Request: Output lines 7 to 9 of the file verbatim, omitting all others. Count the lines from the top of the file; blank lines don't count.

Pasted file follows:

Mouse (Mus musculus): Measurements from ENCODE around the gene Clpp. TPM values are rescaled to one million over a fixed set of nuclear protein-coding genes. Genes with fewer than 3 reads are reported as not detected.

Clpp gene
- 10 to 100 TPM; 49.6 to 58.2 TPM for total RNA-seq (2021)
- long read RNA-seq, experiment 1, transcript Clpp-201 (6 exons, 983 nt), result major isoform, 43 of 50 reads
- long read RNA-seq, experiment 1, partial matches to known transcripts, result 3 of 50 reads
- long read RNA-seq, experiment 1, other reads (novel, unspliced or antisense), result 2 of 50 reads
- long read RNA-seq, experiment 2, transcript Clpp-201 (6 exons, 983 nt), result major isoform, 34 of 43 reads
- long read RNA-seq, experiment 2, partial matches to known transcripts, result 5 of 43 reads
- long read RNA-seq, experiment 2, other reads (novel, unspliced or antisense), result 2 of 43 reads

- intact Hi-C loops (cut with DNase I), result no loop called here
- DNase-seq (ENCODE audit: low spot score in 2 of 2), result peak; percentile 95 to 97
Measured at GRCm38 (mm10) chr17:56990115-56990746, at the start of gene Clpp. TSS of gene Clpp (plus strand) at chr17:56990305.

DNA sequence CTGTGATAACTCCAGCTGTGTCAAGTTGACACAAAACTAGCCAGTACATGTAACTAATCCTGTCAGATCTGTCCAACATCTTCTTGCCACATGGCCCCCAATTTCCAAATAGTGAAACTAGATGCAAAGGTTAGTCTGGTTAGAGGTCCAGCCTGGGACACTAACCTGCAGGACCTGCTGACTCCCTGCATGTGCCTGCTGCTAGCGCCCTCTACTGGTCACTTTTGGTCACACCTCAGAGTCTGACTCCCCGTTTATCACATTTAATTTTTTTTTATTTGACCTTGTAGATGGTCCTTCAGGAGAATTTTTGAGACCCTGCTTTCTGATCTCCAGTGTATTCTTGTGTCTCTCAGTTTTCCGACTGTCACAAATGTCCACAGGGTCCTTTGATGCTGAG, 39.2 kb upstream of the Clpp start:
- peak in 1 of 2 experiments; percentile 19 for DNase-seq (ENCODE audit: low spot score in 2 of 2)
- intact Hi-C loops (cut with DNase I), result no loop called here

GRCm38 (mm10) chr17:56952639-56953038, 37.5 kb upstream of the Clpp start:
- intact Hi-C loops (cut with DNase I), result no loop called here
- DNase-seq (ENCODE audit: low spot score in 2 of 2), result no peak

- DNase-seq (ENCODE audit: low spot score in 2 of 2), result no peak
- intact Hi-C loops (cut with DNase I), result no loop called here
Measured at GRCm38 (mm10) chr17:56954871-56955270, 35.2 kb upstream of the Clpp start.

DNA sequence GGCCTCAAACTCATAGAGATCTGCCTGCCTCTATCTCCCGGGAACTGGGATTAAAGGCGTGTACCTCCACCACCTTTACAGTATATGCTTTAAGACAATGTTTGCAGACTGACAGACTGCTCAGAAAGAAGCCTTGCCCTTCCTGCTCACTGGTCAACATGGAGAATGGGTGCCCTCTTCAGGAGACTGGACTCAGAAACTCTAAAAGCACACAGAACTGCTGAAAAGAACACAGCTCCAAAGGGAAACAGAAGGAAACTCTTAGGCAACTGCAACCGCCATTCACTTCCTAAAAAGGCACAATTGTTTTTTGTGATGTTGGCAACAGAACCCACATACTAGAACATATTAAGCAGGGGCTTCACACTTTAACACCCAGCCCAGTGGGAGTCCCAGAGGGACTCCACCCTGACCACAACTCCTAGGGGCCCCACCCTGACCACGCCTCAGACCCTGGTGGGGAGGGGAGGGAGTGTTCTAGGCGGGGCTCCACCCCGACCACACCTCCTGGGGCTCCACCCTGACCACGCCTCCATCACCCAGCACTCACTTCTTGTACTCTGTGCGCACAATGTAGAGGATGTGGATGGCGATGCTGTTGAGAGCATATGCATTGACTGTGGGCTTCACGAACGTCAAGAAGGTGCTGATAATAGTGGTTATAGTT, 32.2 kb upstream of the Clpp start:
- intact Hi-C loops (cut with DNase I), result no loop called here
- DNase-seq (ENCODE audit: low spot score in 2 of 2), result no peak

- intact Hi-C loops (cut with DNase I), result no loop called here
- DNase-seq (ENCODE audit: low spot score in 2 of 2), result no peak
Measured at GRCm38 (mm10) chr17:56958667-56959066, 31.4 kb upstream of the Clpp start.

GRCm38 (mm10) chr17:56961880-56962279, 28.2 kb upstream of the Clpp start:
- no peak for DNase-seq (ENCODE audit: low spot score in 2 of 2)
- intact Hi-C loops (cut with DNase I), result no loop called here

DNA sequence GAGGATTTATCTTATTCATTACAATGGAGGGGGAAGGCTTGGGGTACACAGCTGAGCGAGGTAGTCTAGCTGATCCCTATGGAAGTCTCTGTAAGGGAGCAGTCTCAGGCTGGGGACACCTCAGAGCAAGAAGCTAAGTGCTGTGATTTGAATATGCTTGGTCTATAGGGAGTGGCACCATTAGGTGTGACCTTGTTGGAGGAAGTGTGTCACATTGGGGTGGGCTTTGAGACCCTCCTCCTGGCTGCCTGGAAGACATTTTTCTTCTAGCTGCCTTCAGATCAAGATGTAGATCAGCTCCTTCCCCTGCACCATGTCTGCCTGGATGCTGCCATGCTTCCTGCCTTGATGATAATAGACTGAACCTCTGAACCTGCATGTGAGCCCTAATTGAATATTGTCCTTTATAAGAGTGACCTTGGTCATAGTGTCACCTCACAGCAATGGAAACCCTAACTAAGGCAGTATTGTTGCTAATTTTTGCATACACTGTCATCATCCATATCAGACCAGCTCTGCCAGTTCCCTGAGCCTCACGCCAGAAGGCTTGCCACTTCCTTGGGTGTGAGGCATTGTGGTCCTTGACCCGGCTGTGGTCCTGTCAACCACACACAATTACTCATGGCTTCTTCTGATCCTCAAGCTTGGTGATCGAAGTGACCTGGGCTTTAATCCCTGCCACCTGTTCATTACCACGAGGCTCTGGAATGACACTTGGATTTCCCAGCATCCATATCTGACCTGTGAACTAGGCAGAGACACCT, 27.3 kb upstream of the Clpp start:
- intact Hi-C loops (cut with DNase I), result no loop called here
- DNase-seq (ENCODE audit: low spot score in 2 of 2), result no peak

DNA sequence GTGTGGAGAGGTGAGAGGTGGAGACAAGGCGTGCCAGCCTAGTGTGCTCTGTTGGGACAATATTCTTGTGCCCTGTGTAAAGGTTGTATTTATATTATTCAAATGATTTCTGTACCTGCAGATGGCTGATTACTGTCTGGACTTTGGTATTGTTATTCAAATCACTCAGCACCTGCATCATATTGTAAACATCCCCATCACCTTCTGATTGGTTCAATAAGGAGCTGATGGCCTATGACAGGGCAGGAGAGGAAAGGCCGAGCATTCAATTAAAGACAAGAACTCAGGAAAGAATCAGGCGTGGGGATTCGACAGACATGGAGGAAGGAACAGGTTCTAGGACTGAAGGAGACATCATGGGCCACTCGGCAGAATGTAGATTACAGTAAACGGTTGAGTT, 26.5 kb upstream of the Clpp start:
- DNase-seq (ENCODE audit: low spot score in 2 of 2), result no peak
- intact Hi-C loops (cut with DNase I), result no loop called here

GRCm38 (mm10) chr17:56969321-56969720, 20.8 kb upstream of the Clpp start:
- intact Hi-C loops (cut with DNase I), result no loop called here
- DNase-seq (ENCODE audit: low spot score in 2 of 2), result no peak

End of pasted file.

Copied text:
- long read RNA-seq, experiment 2, transcript Clpp-201 (6 exons, 983 nt), result major isoform, 34 of 43 reads
- long read RNA-seq, experiment 2, partial matches to known transcripts, result 5 of 43 reads
- long read RNA-seq, experiment 2, other reads (novel, unspliced or antisense), result 2 of 43 reads